Nor am I going to write about identity and the distinction between appearance and reality with regard to it, as I did for The Chamber of Secrets, even though that sub-theme is even more prominent (and with all those shape-shifters in The Prisoner of Azkaban, even more confusing).
What I am going to scribble in the margins about is how Peter Pettigrew - Wormtail - fails to display virtue.
Wormtail spent a dozen years hiding out as the Weasleys' rat, Scabbers, first belonging to Percy, and then to Ron. Under what circumstances he was acquired is unknown, but by the time of The Prisoner of Azkaban, he'd been in their possession for twelve years.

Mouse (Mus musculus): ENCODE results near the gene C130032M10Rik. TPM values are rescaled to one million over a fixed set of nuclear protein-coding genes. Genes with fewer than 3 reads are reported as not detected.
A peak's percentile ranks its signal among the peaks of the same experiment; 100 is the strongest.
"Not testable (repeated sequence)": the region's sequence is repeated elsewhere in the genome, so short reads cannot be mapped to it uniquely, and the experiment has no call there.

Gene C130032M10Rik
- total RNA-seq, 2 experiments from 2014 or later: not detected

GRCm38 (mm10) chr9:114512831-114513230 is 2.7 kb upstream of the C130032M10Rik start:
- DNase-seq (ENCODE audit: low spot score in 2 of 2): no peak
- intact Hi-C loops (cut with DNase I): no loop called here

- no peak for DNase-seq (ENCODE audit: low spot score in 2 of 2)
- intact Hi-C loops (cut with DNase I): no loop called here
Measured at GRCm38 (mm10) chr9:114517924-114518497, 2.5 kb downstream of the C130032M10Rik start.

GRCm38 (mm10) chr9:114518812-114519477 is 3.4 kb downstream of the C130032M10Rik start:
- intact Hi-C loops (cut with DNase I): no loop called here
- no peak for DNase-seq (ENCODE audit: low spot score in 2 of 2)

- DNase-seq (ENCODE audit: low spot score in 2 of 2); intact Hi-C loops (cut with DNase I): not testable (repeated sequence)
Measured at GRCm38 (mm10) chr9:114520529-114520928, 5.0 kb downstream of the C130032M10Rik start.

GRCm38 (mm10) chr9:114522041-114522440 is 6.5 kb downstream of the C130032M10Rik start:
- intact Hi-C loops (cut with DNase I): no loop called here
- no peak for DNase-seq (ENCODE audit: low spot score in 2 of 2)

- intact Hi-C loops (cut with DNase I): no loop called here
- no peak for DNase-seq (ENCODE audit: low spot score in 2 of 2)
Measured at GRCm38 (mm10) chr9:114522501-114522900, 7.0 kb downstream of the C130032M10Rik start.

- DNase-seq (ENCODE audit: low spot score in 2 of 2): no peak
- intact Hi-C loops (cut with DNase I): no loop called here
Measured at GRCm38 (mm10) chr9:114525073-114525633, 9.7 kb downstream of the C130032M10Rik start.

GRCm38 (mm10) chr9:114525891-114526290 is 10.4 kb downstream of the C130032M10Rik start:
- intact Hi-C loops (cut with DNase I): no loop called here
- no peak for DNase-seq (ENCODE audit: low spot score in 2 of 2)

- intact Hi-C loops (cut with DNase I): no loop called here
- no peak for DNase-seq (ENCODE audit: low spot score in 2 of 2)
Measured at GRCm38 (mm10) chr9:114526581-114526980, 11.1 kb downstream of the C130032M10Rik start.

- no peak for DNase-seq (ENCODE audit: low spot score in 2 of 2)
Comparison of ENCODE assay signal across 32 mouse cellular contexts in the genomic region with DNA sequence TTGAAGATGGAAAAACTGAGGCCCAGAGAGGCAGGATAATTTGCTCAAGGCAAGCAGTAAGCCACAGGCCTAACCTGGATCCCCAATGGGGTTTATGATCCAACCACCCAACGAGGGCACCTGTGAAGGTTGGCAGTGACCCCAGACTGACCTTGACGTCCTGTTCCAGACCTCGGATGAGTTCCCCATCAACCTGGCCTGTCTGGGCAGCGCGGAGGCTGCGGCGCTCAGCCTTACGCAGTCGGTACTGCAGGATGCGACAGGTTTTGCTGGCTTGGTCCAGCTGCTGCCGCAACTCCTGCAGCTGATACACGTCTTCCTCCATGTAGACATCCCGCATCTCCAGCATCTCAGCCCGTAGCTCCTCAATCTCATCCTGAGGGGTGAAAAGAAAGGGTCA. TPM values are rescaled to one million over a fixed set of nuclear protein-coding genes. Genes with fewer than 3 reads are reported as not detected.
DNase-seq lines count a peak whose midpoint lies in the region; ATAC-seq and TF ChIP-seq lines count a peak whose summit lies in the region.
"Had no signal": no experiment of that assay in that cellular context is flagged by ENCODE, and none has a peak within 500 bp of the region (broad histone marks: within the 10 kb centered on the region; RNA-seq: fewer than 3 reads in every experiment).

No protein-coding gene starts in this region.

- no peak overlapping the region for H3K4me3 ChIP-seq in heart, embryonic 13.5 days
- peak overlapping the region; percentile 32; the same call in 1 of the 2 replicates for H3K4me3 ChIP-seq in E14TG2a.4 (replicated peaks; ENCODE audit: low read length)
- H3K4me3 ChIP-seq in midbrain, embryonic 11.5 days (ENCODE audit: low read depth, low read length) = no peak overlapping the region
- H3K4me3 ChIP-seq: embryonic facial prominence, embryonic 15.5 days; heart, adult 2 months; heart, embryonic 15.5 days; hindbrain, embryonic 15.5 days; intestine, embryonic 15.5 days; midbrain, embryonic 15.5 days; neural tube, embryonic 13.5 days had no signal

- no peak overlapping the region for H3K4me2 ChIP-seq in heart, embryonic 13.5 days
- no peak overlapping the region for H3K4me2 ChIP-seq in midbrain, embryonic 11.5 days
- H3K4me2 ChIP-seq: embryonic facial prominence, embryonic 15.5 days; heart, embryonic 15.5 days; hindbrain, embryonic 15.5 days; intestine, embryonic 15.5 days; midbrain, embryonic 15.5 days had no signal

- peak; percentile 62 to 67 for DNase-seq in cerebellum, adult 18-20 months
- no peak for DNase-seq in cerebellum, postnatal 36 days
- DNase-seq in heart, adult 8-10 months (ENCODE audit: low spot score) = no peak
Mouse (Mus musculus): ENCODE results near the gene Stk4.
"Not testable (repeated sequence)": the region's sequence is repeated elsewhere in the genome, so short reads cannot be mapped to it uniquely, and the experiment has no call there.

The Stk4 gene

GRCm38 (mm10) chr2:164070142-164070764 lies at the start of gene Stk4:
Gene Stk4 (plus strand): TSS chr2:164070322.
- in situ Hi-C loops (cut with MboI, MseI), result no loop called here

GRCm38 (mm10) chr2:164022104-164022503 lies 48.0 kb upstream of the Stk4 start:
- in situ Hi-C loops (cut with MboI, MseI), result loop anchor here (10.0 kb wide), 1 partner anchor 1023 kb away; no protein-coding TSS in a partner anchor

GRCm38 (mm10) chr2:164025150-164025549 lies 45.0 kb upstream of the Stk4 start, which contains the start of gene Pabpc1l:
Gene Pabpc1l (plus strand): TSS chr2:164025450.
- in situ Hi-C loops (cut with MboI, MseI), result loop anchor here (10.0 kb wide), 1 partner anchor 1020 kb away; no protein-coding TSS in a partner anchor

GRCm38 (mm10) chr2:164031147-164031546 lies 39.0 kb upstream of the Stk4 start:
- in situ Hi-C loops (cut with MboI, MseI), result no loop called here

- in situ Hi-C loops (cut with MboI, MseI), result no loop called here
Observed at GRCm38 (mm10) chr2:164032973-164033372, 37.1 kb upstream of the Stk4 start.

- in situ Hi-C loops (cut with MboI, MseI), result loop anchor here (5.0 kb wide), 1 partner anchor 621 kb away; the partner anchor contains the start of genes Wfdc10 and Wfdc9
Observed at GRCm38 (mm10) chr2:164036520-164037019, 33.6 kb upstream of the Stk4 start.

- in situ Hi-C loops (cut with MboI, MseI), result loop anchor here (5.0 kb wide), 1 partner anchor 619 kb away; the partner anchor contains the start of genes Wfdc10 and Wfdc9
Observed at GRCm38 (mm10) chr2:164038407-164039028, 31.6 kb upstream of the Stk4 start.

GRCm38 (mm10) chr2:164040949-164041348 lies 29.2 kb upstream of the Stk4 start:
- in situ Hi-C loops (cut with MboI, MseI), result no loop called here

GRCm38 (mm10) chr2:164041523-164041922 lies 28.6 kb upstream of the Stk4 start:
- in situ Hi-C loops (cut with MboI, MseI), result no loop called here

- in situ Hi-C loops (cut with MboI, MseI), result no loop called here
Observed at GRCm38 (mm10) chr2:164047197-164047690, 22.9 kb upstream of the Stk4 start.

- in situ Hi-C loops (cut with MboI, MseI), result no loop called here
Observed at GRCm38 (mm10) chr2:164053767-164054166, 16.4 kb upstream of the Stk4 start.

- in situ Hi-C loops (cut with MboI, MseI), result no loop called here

I haven't even started looking closely at any passages, and already things aren't looking too good for poor Peter Pettigrew. How virtuous can you really be if you spend a dozen years pretending to be a rat?
But this is to get ahead of ourselves; the discovery of Scabbers' true identity doesn't occur until late in the book, and in the meantime we learn a fair bit about Wormtail from which we can deduce, to a certain extent, how virtuous he was, or at least what potential he had, as a youth, for displaying virtue.
We hear of Peter Pettigrew for the first time in Harry Potter and the Prisoner of Azkaban during the conversation at the Three Broomsticks between Cornelius Fudge (then Minister for Magic), Professors McGonagall, Flitwick, and Hagrid, and Rosmerta, the proprietor of the Three Broomsticks (pp. 150-6). Harry, Ron, and Hermione are eavesdropping - it is remarkable how many times Harry eavesdrops.
Let's see what those people have to say about Pettigrew.